Date: September 6, 2021
This is the original commentary by SIAS, unedited version from The Business Times, The Straits Times and Lianhe Zaobao publications on 06 September 2021
Before the end of this year, shareholders of Singapore Press Holdings (SPH) will have to decide on the fate of their company, once a prominent blue chip but one that has now fallen on difficult times, mainly because of a structural decline in its media advertisement revenue.
This decline has been reflected in the company’s shares; the price having fallen from the S$4 level in 2014 to around S$1 in November 2020 despite the company having diversified into other non-media areas like property, aged care provision and student accommodation.
Indeed, the fact that SPH was removed from its own benchmark blue chip Straits Times Index in June last year because the company’s market capitalization had shrunk below the threshold for index membership points to urgent need for action to revive its fortunes.
That action has now come in the form of a major restructuring that is proposed to be undertaken in two steps. The first was announced in May and involves hiving off the loss-making media unit into a company limited by guarantee (CLG), whilst the second was announced in August and is a takeover-cum-privatization offer from Keppel Corporation.
Both will require shareholder approval, the first at an extraordinary general meeting scheduled for 10 Sep, the second also at an EGM that will be held before year-end – depending on the outcome of 10 Sep meeting.
At the 10 Sep EGM shareholders will have to vote on two items. The first is whether to sever ties with the media business by placing it in a CLG, which is a not-for-profit entity that will initially receive financial help from SPH worth S$80m in cash and S$30m in shares.
This is essentially a disposal of a substantial business, for which the regulatory requirement is 50% of participating shareholders to vote in favour.
The second item on the 10 Sep agenda is the conversion of each management share into one ordinary share, and the related adoption of a new constitution. This is to ensure that SPH is no longer subject to the provisions of the Newspaper and Printing Presses Act (NPPA) which limits each shareholding to only 5 per cent.
As this proposal involves a change in the company’s Constitution, the regulatory requirement is a vote of 75 per cent in favour.
Here it is important to note that both resolutions need to pass before the Keppel deal can proceed. It is also crucial to note that the deadline for filing of proxy voting forms as well as to register for attendance at the online EGM is 2.30pm on 7 Sep.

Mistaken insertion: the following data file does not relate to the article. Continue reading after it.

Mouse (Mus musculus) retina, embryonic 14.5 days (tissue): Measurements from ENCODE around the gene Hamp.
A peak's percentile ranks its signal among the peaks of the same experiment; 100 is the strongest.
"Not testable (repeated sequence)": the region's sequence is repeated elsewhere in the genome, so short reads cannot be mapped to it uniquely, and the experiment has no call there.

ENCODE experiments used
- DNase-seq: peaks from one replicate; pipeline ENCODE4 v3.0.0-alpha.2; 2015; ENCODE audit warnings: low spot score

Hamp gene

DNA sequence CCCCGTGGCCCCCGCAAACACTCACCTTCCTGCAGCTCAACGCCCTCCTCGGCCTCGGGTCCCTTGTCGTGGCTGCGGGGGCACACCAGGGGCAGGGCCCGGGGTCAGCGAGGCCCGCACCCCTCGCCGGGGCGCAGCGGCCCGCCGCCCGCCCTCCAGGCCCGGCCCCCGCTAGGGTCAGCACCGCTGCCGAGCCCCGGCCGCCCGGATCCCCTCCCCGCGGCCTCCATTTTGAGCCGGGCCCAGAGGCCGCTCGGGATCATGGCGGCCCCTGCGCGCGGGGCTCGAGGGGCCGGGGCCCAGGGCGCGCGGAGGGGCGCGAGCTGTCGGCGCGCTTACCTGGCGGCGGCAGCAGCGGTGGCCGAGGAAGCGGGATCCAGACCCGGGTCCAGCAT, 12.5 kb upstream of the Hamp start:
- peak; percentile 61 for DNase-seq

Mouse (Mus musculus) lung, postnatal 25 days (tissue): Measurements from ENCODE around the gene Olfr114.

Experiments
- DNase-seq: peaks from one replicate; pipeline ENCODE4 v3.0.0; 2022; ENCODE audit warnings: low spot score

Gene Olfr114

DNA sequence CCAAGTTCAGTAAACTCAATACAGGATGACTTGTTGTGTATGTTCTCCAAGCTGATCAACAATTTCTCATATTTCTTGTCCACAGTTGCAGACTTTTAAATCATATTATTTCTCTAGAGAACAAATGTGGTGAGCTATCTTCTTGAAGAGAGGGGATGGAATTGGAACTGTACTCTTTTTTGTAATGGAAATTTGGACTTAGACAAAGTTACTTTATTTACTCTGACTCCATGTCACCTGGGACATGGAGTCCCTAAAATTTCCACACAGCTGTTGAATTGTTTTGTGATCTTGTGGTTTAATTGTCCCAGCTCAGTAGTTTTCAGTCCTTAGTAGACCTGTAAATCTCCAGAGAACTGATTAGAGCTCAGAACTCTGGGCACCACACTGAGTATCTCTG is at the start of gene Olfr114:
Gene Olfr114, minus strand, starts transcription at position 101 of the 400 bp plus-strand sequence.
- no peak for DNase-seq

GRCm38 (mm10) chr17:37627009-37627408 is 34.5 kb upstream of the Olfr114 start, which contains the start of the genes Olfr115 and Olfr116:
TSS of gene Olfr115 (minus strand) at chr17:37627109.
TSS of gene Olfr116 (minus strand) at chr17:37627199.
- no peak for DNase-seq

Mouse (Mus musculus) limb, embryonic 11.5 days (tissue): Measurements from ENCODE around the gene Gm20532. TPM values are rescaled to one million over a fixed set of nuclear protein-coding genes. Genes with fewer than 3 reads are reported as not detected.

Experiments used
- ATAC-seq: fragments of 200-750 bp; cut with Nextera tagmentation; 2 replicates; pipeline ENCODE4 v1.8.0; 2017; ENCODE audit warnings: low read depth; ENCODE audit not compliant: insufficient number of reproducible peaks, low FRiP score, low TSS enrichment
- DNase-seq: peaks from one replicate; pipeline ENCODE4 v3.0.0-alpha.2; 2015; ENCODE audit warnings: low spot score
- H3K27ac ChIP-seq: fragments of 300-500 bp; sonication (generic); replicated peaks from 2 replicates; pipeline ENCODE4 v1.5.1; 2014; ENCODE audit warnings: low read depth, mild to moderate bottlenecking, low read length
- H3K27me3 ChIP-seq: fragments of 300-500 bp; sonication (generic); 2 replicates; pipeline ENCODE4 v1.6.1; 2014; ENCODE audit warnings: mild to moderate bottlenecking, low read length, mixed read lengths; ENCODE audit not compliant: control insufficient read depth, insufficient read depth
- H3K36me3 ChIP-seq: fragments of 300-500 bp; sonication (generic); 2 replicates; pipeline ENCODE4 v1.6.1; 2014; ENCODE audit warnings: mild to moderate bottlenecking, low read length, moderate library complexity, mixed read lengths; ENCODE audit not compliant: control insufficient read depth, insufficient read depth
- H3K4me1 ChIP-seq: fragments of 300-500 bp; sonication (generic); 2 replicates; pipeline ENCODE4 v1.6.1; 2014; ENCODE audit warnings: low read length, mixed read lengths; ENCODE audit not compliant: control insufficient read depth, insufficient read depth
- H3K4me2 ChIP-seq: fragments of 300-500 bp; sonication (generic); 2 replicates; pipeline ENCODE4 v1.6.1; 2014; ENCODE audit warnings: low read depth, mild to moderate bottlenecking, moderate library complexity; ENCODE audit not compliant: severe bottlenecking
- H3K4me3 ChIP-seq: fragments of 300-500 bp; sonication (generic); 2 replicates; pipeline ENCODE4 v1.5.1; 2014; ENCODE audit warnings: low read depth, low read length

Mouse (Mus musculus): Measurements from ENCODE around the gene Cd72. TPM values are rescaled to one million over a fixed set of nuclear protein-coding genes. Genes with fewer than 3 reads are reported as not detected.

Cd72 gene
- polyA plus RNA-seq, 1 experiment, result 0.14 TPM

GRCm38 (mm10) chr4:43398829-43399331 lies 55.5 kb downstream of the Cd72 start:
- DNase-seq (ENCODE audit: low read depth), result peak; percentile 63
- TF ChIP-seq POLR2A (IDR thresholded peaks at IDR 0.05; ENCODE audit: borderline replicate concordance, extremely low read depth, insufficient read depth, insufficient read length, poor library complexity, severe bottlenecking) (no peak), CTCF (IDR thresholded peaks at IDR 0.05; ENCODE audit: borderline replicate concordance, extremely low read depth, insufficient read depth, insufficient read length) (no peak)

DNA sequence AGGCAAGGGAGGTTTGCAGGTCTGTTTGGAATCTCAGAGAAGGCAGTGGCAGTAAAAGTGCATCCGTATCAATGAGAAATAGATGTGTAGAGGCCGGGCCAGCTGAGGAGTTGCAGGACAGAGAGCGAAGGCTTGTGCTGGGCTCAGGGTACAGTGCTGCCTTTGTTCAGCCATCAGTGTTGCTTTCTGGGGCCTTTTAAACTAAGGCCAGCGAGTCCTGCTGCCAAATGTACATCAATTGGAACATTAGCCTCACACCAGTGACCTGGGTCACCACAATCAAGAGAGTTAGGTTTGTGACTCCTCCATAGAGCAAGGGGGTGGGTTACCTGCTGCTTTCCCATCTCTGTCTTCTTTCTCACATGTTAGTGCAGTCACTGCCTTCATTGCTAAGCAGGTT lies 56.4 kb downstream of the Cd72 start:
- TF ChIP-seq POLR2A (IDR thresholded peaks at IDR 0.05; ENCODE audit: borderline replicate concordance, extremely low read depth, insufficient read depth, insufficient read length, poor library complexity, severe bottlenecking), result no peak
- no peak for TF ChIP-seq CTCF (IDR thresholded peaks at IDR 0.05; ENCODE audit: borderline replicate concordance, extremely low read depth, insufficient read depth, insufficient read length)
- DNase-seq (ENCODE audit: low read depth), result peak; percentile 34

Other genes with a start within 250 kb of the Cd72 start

Should SPH jettison its media business and put it in a CLG?
At a recent dialogue session with SIAS, SPH’s chief executive officer Ng Yat Chung spoke of the structural, long-term decline of print, how reading habits have changed and how revenue from the company’s digital and online initiatives have been unable to make up for the decline in print advertising, especially the Classified advertisements.
He described the decision to jettison its media arm as “difficult” but pointed out that if media continues to be part of the company with losses still expected in the foreseeable future because revenue will continue to fall, the share price will likely remain depressed.
He said the value of the media business on the books is about S$250m and that if losses continue to be incurred, this value will be impaired. The S$110m in cash and shares that SPH plans to inject into the CLG is roughly equivalent to a few years’ worth of losses, said Mr Ng.
If both resolutions are approved on 10 Sep, then the CLG would be free to pursue new funding options that a listed company subject to the NPPA could not.
This is essentially what the financial advisers for the proposal have concluded. In an Aug 17 letter to the SPH board of directors, Evercore Asia (Singapore), which was appointed financial adviser to the board, noted that the proposed restructuring of the media business “is in the overall interest of the company and shareholders”.
By voting in favour of the restructuring, Evercore noted that shareholders would not incur the “potentially significant and recurring losses of the media business”.
Evercore said the move will allow the company to “set a clear strategic direction with a focus on the real estate sector and related segments of student accommodation and aged care”.
On balance, it is difficult to find fault with these recommendations. There is no doubt that print advertising is no longer as lucrative as it was and to persist down this route does not make commercial sense.
The Keppel offer
At the SIAS-SPH dialogue, Mr Ng said that there were more than 20 parties for proposals for SPH’s non-media assets and that this competitive process was overseen by a Board Steering Committee which eventually settled on Keppel as it made the best offer.
The Keppel deal is that for each SPH share, shareholders will receive S$0.668 in cash, 0.596 Keppel Reit unit (valued at S$0.715) and 0.782 SPH Reit unit (valued at S$0.716) per share. In total and using prices prevailing when the offer was tabled, this amounts to S$2.099 per SPH share.
If this is accepted, then SPH will be delisted and become a Keppel subsidiary.
However, it would be premature to start dissecting the merits of the offer as it will only become an option if both resolutions at the 10 Sep EGM are passed. If they are not, SPH could either end up still holding on to a loss-making business or still subject to the NPPA, or both, in which case Keppel’s scheme will not proceed.
It is therefore important that shareholders note the deadline for voting and make their views and voices heard.